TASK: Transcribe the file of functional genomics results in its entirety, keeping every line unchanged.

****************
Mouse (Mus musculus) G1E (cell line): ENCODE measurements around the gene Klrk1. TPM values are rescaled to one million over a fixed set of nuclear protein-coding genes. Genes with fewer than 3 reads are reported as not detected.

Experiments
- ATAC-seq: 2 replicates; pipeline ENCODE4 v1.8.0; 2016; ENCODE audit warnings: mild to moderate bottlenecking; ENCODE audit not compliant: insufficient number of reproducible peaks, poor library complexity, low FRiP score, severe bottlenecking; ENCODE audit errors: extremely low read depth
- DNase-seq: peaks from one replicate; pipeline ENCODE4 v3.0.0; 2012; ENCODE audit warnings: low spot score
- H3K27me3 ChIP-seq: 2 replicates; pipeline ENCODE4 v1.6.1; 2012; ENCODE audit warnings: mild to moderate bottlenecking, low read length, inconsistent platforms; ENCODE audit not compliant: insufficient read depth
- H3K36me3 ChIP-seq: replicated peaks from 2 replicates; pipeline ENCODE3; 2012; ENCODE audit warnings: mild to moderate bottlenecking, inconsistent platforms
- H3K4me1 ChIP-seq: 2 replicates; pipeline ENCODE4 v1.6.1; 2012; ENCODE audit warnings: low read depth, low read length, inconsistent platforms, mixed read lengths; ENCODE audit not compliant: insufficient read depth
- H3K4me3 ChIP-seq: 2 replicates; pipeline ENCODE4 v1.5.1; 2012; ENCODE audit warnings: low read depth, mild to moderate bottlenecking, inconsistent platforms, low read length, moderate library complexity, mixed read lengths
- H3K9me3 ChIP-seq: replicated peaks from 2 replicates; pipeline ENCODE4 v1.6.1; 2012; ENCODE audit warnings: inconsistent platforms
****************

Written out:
Mouse (Mus musculus) G1E (cell line): ENCODE measurements around the gene Klrk1. TPM values are rescaled to one million over a fixed set of nuclear protein-coding genes. Genes with fewer than 3 reads are reported as not detected.

Experiments
- ATAC-seq: 2 replicates; pipeline ENCODE4 v1.8.0; 2016; ENCODE audit warnings: mild to moderate bottlenecking; ENCODE audit not compliant: insufficient number of reproducible peaks, poor library complexity, low FRiP score, severe bottlenecking; ENCODE audit errors: extremely low read depth
- DNase-seq: peaks from one replicate; pipeline ENCODE4 v3.0.0; 2012; ENCODE audit warnings: low spot score
- H3K27me3 ChIP-seq: 2 replicates; pipeline ENCODE4 v1.6.1; 2012; ENCODE audit warnings: mild to moderate bottlenecking, low read length, inconsistent platforms; ENCODE audit not compliant: insufficient read depth
- H3K36me3 ChIP-seq: replicated peaks from 2 replicates; pipeline ENCODE3; 2012; ENCODE audit warnings: mild to moderate bottlenecking, inconsistent platforms
- H3K4me1 ChIP-seq: 2 replicates; pipeline ENCODE4 v1.6.1; 2012; ENCODE audit warnings: low read depth, low read length, inconsistent platforms, mixed read lengths; ENCODE audit not compliant: insufficient read depth
- H3K4me3 ChIP-seq: 2 replicates; pipeline ENCODE4 v1.5.1; 2012; ENCODE audit warnings: low read depth, mild to moderate bottlenecking, inconsistent platforms, low read length, moderate library complexity, mixed read lengths
- H3K9me3 ChIP-seq: replicated peaks from 2 replicates; pipeline ENCODE4 v1.6.1; 2012; ENCODE audit warnings: inconsistent platforms